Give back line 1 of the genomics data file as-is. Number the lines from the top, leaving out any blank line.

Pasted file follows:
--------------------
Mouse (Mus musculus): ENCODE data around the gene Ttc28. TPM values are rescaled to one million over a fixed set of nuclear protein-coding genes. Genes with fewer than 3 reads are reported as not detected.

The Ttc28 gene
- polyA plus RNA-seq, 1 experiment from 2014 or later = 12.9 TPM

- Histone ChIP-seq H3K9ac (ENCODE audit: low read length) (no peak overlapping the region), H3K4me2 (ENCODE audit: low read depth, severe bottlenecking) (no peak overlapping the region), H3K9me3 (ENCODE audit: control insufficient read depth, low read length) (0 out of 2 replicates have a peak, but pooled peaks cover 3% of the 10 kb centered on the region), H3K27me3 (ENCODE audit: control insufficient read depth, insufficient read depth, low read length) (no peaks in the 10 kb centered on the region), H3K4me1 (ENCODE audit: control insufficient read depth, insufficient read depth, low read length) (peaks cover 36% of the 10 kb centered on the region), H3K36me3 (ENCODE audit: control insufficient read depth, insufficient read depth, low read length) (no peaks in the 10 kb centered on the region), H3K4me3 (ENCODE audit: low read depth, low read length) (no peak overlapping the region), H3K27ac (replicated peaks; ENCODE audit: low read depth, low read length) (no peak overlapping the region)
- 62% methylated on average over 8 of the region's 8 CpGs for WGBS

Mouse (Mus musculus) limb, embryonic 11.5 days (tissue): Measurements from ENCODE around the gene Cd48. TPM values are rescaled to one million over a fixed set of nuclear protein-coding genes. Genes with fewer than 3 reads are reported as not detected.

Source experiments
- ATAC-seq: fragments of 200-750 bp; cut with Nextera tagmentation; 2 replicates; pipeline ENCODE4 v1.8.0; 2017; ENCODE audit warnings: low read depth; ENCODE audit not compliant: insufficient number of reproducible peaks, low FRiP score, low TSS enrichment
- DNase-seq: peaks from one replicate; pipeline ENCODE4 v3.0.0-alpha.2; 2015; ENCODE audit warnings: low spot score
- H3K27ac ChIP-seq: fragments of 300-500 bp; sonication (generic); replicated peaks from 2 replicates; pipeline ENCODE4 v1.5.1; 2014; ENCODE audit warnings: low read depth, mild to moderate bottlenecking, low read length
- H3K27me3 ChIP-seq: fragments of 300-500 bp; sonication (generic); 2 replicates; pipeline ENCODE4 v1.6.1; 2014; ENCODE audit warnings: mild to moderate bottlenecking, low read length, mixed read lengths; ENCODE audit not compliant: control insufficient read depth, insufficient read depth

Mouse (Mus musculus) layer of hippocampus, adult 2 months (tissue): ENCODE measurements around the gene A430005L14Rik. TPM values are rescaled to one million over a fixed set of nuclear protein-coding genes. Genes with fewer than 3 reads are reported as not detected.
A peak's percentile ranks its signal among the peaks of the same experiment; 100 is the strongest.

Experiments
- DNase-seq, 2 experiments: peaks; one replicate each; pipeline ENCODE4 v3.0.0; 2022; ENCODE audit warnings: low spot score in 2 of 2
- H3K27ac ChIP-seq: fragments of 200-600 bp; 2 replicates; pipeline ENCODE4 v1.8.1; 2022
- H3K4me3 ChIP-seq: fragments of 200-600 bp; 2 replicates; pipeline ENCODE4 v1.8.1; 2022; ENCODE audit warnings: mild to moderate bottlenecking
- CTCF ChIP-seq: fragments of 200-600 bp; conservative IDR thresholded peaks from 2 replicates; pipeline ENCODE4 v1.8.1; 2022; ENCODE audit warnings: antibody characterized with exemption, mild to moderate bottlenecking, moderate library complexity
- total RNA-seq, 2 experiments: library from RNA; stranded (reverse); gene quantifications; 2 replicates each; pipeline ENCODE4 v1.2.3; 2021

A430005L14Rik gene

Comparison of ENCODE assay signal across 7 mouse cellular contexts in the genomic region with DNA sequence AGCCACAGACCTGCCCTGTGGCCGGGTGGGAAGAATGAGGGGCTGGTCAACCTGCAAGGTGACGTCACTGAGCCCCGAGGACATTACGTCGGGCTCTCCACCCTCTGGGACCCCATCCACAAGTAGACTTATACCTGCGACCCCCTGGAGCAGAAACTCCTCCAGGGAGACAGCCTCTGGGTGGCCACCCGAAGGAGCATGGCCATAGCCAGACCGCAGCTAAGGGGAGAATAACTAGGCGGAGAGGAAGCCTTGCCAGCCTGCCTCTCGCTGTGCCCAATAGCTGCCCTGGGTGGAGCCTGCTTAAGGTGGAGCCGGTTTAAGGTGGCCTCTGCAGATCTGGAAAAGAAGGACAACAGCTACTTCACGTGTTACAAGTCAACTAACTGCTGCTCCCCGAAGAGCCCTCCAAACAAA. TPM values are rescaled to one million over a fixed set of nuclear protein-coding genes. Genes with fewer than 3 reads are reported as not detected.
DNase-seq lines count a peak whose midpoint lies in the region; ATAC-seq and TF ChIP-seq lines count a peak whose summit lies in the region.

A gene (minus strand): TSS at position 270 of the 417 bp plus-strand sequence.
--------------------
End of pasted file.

Mouse (Mus musculus): ENCODE data around the gene Ttc28. TPM values are rescaled to one million over a fixed set of nuclear protein-coding genes. Genes with fewer than 3 reads are reported as not detected.